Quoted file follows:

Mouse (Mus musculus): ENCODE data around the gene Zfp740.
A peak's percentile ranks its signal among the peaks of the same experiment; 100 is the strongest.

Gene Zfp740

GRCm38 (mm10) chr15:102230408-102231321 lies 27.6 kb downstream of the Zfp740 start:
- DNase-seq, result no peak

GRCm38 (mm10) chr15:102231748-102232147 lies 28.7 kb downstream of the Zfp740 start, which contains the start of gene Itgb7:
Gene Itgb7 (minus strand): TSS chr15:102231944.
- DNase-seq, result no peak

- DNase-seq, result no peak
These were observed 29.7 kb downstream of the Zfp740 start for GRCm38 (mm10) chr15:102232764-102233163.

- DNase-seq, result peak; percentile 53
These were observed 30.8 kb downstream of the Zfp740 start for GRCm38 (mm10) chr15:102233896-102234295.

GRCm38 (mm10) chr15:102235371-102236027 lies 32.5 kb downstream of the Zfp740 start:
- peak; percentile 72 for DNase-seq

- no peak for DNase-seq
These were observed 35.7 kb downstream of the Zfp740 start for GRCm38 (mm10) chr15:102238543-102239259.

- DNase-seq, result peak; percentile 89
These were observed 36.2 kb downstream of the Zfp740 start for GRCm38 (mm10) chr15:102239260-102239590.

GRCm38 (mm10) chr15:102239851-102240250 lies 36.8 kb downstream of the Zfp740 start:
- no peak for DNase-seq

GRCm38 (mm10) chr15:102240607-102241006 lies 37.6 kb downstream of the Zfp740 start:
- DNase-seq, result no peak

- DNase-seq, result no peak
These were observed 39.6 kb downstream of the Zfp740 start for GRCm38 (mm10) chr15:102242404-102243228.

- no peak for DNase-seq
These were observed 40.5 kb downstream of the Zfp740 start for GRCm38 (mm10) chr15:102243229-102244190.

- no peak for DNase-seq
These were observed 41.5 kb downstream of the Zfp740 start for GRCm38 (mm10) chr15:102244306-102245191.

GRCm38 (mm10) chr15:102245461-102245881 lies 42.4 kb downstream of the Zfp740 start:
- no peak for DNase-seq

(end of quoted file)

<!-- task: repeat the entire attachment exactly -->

Mouse (Mus musculus): ENCODE data around the gene Zfp740.
A peak's percentile ranks its signal among the peaks of the same experiment; 100 is the strongest.

Gene Zfp740

GRCm38 (mm10) chr15:102230408-102231321 lies 27.6 kb downstream of the Zfp740 start:
- DNase-seq, result no peak

GRCm38 (mm10) chr15:102231748-102232147 lies 28.7 kb downstream of the Zfp740 start, which contains the start of gene Itgb7:
Gene Itgb7 (minus strand): TSS chr15:102231944.
- DNase-seq, result no peak

- DNase-seq, result no peak
These were observed 29.7 kb downstream of the Zfp740 start for GRCm38 (mm10) chr15:102232764-102233163.

- DNase-seq, result peak; percentile 53
These were observed 30.8 kb downstream of the Zfp740 start for GRCm38 (mm10) chr15:102233896-102234295.

GRCm38 (mm10) chr15:102235371-102236027 lies 32.5 kb downstream of the Zfp740 start:
- peak; percentile 72 for DNase-seq

- no peak for DNase-seq
These were observed 35.7 kb downstream of the Zfp740 start for GRCm38 (mm10) chr15:102238543-102239259.

- DNase-seq, result peak; percentile 89
These were observed 36.2 kb downstream of the Zfp740 start for GRCm38 (mm10) chr15:102239260-102239590.

GRCm38 (mm10) chr15:102239851-102240250 lies 36.8 kb downstream of the Zfp740 start:
- no peak for DNase-seq

GRCm38 (mm10) chr15:102240607-102241006 lies 37.6 kb downstream of the Zfp740 start:
- DNase-seq, result no peak

- DNase-seq, result no peak
These were observed 39.6 kb downstream of the Zfp740 start for GRCm38 (mm10) chr15:102242404-102243228.

- no peak for DNase-seq
These were observed 40.5 kb downstream of the Zfp740 start for GRCm38 (mm10) chr15:102243229-102244190.

- no peak for DNase-seq
These were observed 41.5 kb downstream of the Zfp740 start for GRCm38 (mm10) chr15:102244306-102245191.

GRCm38 (mm10) chr15:102245461-102245881 lies 42.4 kb downstream of the Zfp740 start:
- no peak for DNase-seq